One of the shocks of parenthood for me was how much stuff it generates.

One of the shocks of parenthood for me was how much stuff it generates.

First, there's all the baby equipment: cribs, strollers, giant packs of disposable diapers. Then, there's the paraphernalia that relatives buy for the child. Pretty soon you're knee-deep in receiving blankets, stuffed animals and bibs.

All through the school years, more stuff accumulates: sports equipment, school supplies, toys, electronic gadgets. It never lets up, even after the child grows up and goes to college. In fact, it gets worse, because now you've got a house full of 18 years worth of childhood possessions, most of which aren't going to the dorm. You have to buy new stuff for that.

But, wonder of wonders, I have seen the flow begin to reverse. It happens after college, when your offspring gets a job and an apartment. For the child, the apartment represents independence. For you, it represents an overflow reservoir. Finally, you have a place to send old dishes, dented pots and pans, crummy furniture and worn throw rugs.

True, you've still got the kid's baseball card collection, Mr. Potato Head set and report cards from kindergarten through 12th grade. (And I can hardly complain about this, given that I was nearly 50 before I got the last bit of high school memorabilia out of my own mother's house.) But in terms of volume, these things take up a lot less room than the surplus furnishings you can send to the new apartment.

My advice is to take advantage of this situation. Offload whatever you can before the child develops her own sense of style and informs you she doesn't care for your set of avocado green canisters from 1975.

Like many couples, my wife and I have stuff that's been outdated for two to three decades. We're looking at a narrow window of opportunity for pawning it off on the kids. I figure you have to catch them at the first apartment. Once they've begun climbing the economic ladder and saving some cash, forget it. When their incomes allow them some options, your coffee percolator from the Ford administration no longer seems desirable.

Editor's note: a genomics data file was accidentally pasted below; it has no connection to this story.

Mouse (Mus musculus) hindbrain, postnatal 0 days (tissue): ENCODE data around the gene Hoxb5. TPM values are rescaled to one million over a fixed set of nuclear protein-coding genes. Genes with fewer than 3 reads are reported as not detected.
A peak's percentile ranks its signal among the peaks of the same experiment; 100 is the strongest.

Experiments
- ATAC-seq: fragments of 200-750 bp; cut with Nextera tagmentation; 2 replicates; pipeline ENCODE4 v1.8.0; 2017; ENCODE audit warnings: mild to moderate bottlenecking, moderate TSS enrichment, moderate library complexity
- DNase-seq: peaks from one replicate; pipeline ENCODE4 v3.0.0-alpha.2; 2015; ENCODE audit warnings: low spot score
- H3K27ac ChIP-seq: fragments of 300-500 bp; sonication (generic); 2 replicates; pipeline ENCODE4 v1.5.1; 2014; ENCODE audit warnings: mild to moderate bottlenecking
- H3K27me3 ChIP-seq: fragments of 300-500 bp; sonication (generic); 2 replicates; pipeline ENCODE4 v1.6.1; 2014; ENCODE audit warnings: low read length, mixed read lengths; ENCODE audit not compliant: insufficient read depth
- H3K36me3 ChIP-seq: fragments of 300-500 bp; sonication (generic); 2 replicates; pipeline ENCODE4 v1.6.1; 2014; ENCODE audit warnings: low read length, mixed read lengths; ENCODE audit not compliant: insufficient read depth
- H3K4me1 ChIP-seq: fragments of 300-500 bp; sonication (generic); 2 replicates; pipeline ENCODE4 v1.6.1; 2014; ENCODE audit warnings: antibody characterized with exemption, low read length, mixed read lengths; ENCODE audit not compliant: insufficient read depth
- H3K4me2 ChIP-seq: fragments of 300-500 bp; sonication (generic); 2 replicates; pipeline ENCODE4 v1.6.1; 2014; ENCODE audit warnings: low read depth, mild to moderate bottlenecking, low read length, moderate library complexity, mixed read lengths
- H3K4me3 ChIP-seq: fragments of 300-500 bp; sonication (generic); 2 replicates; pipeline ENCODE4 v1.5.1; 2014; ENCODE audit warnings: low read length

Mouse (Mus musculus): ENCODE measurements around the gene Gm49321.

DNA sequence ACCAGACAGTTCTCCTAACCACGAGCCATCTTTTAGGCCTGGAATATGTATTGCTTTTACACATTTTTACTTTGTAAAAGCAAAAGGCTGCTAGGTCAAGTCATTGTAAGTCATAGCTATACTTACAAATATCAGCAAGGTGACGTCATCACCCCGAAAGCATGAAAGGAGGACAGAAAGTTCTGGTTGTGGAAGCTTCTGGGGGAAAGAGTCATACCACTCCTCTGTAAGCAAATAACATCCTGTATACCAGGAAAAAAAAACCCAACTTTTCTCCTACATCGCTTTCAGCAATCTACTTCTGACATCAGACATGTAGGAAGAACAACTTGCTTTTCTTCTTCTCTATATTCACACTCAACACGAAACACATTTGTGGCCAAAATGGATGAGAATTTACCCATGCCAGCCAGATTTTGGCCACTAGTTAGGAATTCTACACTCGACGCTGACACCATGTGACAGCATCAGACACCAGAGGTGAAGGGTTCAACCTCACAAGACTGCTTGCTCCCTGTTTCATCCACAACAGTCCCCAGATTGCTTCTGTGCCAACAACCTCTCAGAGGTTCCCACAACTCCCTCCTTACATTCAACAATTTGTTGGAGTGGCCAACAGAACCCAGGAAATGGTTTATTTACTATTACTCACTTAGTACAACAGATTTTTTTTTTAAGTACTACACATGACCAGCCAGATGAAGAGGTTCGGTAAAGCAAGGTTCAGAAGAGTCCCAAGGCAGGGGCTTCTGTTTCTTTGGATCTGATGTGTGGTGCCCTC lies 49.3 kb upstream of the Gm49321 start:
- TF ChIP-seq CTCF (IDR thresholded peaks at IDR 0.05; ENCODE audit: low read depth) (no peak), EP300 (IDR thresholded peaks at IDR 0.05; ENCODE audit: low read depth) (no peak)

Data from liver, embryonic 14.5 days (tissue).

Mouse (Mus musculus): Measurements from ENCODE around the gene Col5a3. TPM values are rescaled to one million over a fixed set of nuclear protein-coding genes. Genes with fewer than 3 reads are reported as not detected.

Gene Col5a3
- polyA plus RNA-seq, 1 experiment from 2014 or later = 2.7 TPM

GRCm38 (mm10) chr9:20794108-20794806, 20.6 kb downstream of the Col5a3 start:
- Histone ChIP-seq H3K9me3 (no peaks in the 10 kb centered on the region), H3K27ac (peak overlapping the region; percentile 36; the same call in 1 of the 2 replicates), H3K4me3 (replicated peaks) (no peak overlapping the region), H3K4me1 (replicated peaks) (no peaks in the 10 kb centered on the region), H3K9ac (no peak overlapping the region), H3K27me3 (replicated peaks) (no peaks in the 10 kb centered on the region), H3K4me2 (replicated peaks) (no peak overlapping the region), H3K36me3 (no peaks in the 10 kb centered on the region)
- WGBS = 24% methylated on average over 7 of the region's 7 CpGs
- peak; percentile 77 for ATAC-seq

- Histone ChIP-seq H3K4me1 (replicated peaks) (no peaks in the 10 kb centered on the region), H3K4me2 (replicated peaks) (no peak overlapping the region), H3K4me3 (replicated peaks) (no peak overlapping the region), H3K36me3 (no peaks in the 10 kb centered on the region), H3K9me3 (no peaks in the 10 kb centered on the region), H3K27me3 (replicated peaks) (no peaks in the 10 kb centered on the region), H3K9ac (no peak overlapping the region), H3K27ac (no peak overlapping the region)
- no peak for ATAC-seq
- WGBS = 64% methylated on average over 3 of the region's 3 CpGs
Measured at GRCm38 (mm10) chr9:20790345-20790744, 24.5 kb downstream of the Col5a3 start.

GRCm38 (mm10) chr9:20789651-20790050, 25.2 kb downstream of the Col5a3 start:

Down the road, though, I see that another outlet for stuff looms. While I would never urge my offspring to produce children of their own just so I can get rid of the crib that's been in the attic since 1992, I do sense an opportunity should a grandchild arrive.

I don't have just a crib. I have sleds.

I have a tricycle. I have handmade afghans that look like new because we couldn't bear to let our own children throw up on them. I have Boy Scout uniforms, Beanie Babies, Lincoln Logs.

I can fix the grandchild up with a tent, a Nintendo 64, and a slightly used Play-Doh extruder.

Perhaps I should have gotten rid of them long ago. On the other hand, there's a sense of satisfaction at the idea of keeping them in the family. Especially if the family doesn't live with me.

Joe Blundo's column, So to Speak, appears in the Life section of The Columbus Dispatch. It's a mix of humor, human interest and information. A collection of his columns has been published in the book Dancing Dads, Defective Peeps and Buckeye Misadventures. He lives in Worthington with his wife and two children.